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SkillsCast

Software Memories and Simulated Machines

6th May 2015 in London at Skills Matter

There are 2 other SkillsCasts available from Inter-Service Communication

SkillsCast coming soon.

In this talk a vision is presented for the future of large scale distributed software development and deployment that is based on mirrored simulation of software execution behaviour (motion) and its environment (state) for reinterpretation and augmentation across space and time. When fully realized across multiple languages and platforms this vision has the potential to be one of the most significant advances in the engineering of software systems.

The talk will touch on the following topics which have inspired this approach:

  • activity theory
  • mirror neurons and simulated embodiment
  • simulation theory (and the matrix)
  • multiverses
  • episodic memories and dreams as well as indirectly:
  • discrete event simulation
  • actor programming model
  • supervision and control
  • signals and boundaries

This talk offers a model of human and software understanding based on activities actioned by actors within an environment supporting observation and perception of such acts including the situational context surrounding them, both before and after. The model is used to capture software behavior that is then streamed and mirrored into a Machine Matrix in which extensions, adaptations and augmentations are applied post execution as playback of behavior is simulated across 1000s of threads and processes.

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Software Memories and Simulated Machines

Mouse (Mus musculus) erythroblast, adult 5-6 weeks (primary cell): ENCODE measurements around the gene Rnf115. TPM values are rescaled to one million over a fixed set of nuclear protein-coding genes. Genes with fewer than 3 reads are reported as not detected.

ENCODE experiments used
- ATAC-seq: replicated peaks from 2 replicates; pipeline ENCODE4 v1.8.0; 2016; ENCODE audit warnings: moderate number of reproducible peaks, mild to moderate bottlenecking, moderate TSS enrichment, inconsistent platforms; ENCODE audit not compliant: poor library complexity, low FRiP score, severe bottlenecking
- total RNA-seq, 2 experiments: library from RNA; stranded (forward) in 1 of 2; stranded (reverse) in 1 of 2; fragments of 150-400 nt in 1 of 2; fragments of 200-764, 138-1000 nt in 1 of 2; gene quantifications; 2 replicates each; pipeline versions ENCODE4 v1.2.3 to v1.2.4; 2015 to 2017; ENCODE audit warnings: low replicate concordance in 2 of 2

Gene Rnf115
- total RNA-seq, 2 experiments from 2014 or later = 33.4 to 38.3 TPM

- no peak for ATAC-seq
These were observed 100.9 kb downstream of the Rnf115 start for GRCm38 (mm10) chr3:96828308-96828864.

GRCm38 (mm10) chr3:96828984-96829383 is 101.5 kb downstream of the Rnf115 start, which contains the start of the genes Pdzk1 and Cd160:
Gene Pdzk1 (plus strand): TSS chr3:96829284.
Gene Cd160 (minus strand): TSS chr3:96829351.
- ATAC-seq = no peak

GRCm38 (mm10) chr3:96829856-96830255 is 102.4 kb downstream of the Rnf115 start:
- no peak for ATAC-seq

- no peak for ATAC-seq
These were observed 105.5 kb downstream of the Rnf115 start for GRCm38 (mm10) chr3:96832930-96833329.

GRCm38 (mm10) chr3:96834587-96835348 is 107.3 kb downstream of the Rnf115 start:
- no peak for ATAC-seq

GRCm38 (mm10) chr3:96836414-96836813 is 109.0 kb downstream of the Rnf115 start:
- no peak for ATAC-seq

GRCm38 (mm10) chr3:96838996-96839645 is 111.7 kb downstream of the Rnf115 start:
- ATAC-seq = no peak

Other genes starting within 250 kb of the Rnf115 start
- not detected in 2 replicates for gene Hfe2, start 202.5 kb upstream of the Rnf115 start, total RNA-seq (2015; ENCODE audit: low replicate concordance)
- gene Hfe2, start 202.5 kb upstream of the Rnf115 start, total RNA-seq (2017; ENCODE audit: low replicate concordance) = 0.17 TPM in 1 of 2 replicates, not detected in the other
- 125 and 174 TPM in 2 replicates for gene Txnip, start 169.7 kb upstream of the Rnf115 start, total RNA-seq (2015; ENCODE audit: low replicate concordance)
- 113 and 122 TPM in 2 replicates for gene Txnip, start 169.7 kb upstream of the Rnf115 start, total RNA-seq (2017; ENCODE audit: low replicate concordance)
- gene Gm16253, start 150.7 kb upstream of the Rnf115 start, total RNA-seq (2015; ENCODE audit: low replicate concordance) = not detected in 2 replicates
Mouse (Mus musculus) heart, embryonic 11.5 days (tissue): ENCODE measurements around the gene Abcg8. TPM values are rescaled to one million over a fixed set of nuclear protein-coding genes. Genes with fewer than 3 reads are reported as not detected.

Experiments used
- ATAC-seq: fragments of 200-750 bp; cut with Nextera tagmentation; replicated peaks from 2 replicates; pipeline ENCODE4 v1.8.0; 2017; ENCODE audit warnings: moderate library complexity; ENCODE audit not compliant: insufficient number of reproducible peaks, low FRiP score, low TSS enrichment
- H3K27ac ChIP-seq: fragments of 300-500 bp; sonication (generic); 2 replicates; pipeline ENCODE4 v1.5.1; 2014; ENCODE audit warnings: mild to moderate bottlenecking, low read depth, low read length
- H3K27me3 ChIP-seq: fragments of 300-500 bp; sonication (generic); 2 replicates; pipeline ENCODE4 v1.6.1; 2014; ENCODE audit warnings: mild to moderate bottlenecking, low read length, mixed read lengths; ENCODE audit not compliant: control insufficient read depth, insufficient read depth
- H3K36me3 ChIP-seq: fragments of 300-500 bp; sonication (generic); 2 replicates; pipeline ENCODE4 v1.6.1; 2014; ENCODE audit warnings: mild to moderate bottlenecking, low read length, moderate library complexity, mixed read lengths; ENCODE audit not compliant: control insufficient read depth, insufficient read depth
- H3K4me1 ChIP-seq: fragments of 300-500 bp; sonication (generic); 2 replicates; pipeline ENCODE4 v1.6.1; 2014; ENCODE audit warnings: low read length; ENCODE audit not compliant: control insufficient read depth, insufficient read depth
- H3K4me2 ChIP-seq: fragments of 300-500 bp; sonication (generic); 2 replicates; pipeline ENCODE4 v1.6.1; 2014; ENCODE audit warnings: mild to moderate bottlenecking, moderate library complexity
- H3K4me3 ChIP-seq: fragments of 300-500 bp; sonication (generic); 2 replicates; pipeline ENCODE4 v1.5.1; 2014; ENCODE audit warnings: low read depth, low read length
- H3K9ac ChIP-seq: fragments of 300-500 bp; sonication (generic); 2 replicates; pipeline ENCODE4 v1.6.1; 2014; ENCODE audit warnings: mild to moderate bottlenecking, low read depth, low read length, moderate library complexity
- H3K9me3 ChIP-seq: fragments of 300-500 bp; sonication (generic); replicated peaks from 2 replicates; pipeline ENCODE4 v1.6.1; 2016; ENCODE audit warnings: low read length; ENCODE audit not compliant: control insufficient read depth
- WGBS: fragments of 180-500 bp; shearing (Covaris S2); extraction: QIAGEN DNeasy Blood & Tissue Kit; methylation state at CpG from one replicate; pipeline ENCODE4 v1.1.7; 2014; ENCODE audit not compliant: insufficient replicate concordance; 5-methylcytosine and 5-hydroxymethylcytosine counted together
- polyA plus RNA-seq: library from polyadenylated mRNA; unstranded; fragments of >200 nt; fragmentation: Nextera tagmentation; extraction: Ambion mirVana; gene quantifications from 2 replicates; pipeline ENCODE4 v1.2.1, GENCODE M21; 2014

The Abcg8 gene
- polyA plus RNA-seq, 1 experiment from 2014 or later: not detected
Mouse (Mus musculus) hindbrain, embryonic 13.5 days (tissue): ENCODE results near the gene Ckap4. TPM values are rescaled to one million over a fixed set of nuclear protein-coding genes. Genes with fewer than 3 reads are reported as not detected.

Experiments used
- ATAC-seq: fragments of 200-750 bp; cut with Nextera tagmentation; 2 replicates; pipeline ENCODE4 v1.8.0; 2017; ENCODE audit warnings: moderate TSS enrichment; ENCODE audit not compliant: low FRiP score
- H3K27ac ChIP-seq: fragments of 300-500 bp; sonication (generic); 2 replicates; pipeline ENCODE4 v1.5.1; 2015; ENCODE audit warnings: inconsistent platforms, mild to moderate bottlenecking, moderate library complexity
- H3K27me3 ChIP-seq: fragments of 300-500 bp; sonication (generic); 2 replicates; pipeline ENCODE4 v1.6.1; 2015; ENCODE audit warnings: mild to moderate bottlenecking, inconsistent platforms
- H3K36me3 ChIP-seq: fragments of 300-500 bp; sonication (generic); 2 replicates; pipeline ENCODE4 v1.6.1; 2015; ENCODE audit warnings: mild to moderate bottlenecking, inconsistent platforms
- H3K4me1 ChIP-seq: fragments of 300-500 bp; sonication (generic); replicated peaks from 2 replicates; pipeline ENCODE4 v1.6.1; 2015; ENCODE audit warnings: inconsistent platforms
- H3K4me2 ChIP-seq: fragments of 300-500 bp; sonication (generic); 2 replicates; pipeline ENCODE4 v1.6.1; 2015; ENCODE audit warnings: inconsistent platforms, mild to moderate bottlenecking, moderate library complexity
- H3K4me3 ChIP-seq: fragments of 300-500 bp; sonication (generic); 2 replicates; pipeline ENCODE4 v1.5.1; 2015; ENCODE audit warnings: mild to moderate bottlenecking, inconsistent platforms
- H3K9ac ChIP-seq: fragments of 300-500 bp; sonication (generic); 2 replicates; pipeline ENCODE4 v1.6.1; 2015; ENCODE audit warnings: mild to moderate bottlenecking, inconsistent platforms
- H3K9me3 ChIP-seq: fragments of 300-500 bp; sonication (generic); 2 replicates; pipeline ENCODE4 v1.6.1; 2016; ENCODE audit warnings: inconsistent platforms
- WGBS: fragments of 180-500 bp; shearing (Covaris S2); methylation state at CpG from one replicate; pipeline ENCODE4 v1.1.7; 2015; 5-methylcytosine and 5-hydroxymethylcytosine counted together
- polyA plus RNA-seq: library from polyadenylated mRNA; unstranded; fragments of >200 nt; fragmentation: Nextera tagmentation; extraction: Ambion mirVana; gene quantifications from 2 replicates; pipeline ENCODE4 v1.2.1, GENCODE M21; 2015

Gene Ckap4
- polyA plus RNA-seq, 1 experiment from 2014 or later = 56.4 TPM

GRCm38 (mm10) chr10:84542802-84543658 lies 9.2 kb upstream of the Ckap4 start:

William Louth

William Louth is a renowned software engineer with particular expertise in software engineering adaptive systems, adaptive control, self-regulation, resilience engineering, information visualization, software simulation & mirroring as well as performance measurement and optimization.

SkillsCast

SkillsCast coming soon.

In this talk a vision is presented for the future of large scale distributed software development and deployment that is based on mirrored simulation of software execution behaviour (motion) and its environment (state) for reinterpretation and augmentation across space and time. When fully realized across multiple languages and platforms this vision has the potential to be one of the most significant advances in the engineering of software systems.

The talk will touch on the following topics which have inspired this approach:

  • activity theory
  • mirror neurons and simulated embodiment
  • simulation theory (and the matrix)
  • multiverses
  • episodic memories and dreams as well as indirectly:
  • discrete event simulation
  • actor programming model
  • supervision and control
  • signals and boundaries

This talk offers a model of human and software understanding based on activities actioned by actors within an environment supporting observation and perception of such acts including the situational context surrounding them, both before and after. The model is used to capture software behavior that is then streamed and mirrored into a Machine Matrix in which extensions, adaptations and augmentations are applied post execution as playback of behavior is simulated across 1000s of threads and processes.

YOU MAY ALSO LIKE:

About the Speaker

Software Memories and Simulated Machines

William Louth

William Louth is a renowned software engineer with particular expertise in software engineering adaptive systems, adaptive control, self-regulation, resilience engineering, information visualization, software simulation & mirroring as well as performance measurement and optimization.